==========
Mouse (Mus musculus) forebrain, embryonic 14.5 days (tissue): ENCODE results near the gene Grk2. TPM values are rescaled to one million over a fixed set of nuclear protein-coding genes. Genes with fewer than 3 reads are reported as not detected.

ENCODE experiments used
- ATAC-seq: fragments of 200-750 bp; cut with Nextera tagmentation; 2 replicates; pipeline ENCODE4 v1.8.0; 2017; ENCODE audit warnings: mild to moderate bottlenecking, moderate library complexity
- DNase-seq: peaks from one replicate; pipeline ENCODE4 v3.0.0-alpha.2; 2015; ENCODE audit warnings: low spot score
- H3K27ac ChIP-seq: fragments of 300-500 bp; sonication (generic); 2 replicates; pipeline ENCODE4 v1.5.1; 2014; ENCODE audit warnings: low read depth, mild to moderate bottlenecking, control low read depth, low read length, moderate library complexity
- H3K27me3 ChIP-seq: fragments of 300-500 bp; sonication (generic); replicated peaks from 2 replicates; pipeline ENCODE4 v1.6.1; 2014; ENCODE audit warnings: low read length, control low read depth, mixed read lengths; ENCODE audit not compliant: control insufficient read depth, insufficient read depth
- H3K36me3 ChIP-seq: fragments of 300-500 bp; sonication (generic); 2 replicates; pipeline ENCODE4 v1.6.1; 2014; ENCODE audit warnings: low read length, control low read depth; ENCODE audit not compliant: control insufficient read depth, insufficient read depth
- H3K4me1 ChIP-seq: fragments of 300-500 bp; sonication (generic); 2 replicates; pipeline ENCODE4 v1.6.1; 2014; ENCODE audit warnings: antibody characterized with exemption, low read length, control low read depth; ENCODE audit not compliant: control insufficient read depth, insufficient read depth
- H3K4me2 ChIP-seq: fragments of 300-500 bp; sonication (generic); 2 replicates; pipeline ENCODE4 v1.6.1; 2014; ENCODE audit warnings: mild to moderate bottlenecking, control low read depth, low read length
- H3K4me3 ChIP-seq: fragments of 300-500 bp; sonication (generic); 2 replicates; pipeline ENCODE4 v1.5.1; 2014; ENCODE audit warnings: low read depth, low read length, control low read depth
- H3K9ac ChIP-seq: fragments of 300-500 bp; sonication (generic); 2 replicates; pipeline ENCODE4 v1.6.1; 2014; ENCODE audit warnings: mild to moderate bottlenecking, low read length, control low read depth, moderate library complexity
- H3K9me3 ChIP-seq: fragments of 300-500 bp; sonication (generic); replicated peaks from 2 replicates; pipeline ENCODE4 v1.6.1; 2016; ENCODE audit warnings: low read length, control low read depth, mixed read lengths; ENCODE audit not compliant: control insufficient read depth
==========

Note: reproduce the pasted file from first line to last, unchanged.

Mouse (Mus musculus) forebrain, embryonic 14.5 days (tissue): ENCODE results near the gene Grk2. TPM values are rescaled to one million over a fixed set of nuclear protein-coding genes. Genes with fewer than 3 reads are reported as not detected.

ENCODE experiments used
- ATAC-seq: fragments of 200-750 bp; cut with Nextera tagmentation; 2 replicates; pipeline ENCODE4 v1.8.0; 2017; ENCODE audit warnings: mild to moderate bottlenecking, moderate library complexity
- DNase-seq: peaks from one replicate; pipeline ENCODE4 v3.0.0-alpha.2; 2015; ENCODE audit warnings: low spot score
- H3K27ac ChIP-seq: fragments of 300-500 bp; sonication (generic); 2 replicates; pipeline ENCODE4 v1.5.1; 2014; ENCODE audit warnings: low read depth, mild to moderate bottlenecking, control low read depth, low read length, moderate library complexity
- H3K27me3 ChIP-seq: fragments of 300-500 bp; sonication (generic); replicated peaks from 2 replicates; pipeline ENCODE4 v1.6.1; 2014; ENCODE audit warnings: low read length, control low read depth, mixed read lengths; ENCODE audit not compliant: control insufficient read depth, insufficient read depth
- H3K36me3 ChIP-seq: fragments of 300-500 bp; sonication (generic); 2 replicates; pipeline ENCODE4 v1.6.1; 2014; ENCODE audit warnings: low read length, control low read depth; ENCODE audit not compliant: control insufficient read depth, insufficient read depth
- H3K4me1 ChIP-seq: fragments of 300-500 bp; sonication (generic); 2 replicates; pipeline ENCODE4 v1.6.1; 2014; ENCODE audit warnings: antibody characterized with exemption, low read length, control low read depth; ENCODE audit not compliant: control insufficient read depth, insufficient read depth
- H3K4me2 ChIP-seq: fragments of 300-500 bp; sonication (generic); 2 replicates; pipeline ENCODE4 v1.6.1; 2014; ENCODE audit warnings: mild to moderate bottlenecking, control low read depth, low read length
- H3K4me3 ChIP-seq: fragments of 300-500 bp; sonication (generic); 2 replicates; pipeline ENCODE4 v1.5.1; 2014; ENCODE audit warnings: low read depth, low read length, control low read depth
- H3K9ac ChIP-seq: fragments of 300-500 bp; sonication (generic); 2 replicates; pipeline ENCODE4 v1.6.1; 2014; ENCODE audit warnings: mild to moderate bottlenecking, low read length, control low read depth, moderate library complexity
- H3K9me3 ChIP-seq: fragments of 300-500 bp; sonication (generic); replicated peaks from 2 replicates; pipeline ENCODE4 v1.6.1; 2016; ENCODE audit warnings: low read length, control low read depth, mixed read lengths; ENCODE audit not compliant: control insufficient read depth